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The New Yorker
December 16, 2002


What Parents Can't Do

According to Louis Menand, Steven Pinker, in his book "The Blank Slate," and I, in my 1998 book, "The Nurture Assumption," imply that it is "irrelevant . . . that parents can make their children into opera buffs, water-skiers, food connoisseurs, bilingual speakers, painters, trumpet players, and churchgoers -- that parents have the power to introduce their children to the whole supra-biological realm -- for the fundamental reason that science cannot comprehend what it cannot measure" (Books, November 25th). Neither Pinker nor I regard these things as irrelevant, and they are certainly not unmeasurable. Scientists have shown, for example, that parents have little or no ability (other than by passing on their genes) to make their children into churchgoers, though they can influence which church they will go to, if they do go to one. Parents can try to produce bilingual children by using a foreign language at home, but unless the children have a chance to use that language outside the home, they will usually fail. Children end up with the language and accent of their peers, not of their parents. Parents can influence some things but not others. The effects of parenting, and of the environment more generally, do not have to remain a mystery or a dogma -- they can be investigated empirically. The results, however, may dismay those who have their own personal vision of how the human mind ought to work.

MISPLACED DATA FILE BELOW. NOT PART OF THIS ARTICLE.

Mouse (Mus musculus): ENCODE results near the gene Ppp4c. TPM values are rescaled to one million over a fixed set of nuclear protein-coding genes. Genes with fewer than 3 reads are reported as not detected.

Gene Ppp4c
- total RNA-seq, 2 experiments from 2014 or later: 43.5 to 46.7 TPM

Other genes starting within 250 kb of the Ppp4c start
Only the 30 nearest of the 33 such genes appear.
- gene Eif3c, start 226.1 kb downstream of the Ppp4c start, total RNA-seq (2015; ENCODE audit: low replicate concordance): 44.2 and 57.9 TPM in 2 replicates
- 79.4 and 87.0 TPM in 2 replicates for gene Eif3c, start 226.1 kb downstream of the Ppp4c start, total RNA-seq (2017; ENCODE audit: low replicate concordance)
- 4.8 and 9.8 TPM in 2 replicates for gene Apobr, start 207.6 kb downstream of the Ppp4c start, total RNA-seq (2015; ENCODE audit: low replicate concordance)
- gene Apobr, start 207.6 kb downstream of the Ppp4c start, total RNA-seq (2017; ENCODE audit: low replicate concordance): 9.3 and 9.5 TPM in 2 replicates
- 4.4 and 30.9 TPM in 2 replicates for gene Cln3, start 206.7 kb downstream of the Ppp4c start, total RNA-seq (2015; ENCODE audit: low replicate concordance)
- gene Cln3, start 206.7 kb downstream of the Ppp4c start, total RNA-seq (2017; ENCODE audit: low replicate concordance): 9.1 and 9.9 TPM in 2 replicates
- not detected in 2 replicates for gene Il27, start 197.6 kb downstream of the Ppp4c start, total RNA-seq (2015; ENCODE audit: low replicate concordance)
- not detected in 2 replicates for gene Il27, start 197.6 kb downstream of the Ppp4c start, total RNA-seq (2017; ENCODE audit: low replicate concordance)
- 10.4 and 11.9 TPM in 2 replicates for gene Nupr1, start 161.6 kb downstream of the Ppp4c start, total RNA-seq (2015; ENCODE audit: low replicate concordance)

Judith Rich Harris
Middletown, N.J.

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